Lupus is a complex autoimmune disease that affects an estimated 1.5 million Americans and 5 million people worldwide. Because the disease is chronic, it comes and goes throughout a person’s lifetime with flares and remissions, but it doesn’t do so randomly. Lupus targets people with certain risk factors, making them highly susceptible.
According to the Mayo Clinic – a leading health care center that specializes in the treatment of lupus – the disease occurs when the immune system mistakes healthy tissue for foreign invaders in the body and attacks. This leads to inflammation, extreme fatigue, pain, fever, anemia, hair loss, and damage to other areas of the body.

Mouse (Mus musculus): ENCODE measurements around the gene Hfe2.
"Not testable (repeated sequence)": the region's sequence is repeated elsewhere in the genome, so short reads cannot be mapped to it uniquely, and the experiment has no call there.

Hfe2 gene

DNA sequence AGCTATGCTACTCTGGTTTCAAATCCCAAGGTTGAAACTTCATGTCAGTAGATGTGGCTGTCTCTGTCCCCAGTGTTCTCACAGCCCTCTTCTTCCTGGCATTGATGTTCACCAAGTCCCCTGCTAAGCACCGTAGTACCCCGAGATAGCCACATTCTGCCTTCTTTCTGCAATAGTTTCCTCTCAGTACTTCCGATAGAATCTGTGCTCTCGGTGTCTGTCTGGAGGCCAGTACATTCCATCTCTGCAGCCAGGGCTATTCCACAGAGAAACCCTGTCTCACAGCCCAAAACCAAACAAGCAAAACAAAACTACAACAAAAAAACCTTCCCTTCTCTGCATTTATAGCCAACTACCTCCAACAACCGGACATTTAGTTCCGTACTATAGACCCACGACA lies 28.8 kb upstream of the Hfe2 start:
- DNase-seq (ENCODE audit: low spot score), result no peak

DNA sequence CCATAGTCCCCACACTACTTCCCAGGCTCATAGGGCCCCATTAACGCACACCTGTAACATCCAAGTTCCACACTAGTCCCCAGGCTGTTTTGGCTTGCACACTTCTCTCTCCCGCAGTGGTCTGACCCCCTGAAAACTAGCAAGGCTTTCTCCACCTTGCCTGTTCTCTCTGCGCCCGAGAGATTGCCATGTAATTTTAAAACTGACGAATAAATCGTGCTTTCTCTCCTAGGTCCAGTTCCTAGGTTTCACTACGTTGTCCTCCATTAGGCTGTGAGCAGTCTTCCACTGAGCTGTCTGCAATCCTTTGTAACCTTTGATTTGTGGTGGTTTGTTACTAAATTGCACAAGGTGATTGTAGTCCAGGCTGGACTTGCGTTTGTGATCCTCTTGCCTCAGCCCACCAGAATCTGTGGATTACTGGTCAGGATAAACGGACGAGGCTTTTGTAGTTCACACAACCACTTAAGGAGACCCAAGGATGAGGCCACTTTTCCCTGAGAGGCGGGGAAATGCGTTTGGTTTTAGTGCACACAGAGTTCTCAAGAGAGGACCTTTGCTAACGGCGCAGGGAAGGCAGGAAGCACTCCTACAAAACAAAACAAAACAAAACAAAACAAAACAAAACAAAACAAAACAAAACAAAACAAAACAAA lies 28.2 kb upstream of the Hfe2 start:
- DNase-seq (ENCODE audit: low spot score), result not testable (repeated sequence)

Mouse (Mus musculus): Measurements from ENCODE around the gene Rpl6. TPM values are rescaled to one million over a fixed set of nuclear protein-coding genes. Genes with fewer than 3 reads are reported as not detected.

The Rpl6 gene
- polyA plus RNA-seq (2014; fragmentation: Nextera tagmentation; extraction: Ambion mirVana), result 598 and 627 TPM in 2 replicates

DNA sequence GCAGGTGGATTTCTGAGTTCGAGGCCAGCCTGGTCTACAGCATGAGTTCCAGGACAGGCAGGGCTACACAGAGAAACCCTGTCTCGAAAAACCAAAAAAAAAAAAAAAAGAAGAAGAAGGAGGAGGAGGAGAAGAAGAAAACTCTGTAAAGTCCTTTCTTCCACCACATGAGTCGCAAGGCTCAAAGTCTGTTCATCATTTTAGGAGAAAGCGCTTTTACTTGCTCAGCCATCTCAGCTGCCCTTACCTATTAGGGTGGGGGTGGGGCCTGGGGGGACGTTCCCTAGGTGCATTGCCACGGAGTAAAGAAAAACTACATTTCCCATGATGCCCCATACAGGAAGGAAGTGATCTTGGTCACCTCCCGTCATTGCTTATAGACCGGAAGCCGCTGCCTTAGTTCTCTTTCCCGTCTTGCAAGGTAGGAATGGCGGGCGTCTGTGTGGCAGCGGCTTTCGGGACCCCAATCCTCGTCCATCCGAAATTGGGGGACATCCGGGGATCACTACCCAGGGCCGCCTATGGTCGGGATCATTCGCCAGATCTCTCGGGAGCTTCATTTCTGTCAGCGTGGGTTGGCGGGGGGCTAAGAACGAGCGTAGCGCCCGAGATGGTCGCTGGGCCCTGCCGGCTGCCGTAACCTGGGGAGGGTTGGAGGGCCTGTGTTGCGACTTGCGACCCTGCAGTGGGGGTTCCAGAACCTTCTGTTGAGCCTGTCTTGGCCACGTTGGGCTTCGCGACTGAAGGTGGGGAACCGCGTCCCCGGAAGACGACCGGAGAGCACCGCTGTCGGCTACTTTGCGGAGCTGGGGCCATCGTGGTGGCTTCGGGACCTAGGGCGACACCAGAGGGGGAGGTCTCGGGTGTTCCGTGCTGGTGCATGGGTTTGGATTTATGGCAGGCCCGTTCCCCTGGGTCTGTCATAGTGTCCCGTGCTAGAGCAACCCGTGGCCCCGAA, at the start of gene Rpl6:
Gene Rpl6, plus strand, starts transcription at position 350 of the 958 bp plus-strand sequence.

Lupus ebbs and flows, which means there are periodic bouts of symptoms followed by rest periods. The attacks can also be triggered by exposure to ultraviolet light, smoking, exposure to hair dyes, and hormone fluctuations, which can be caused by pregnancy or birth control pills. High doses of medications, such as seizure, blood pressure, and antibiotic prescriptions, have been shown to induce lupus. However, symptoms usually subside once the individual stops taking the medication.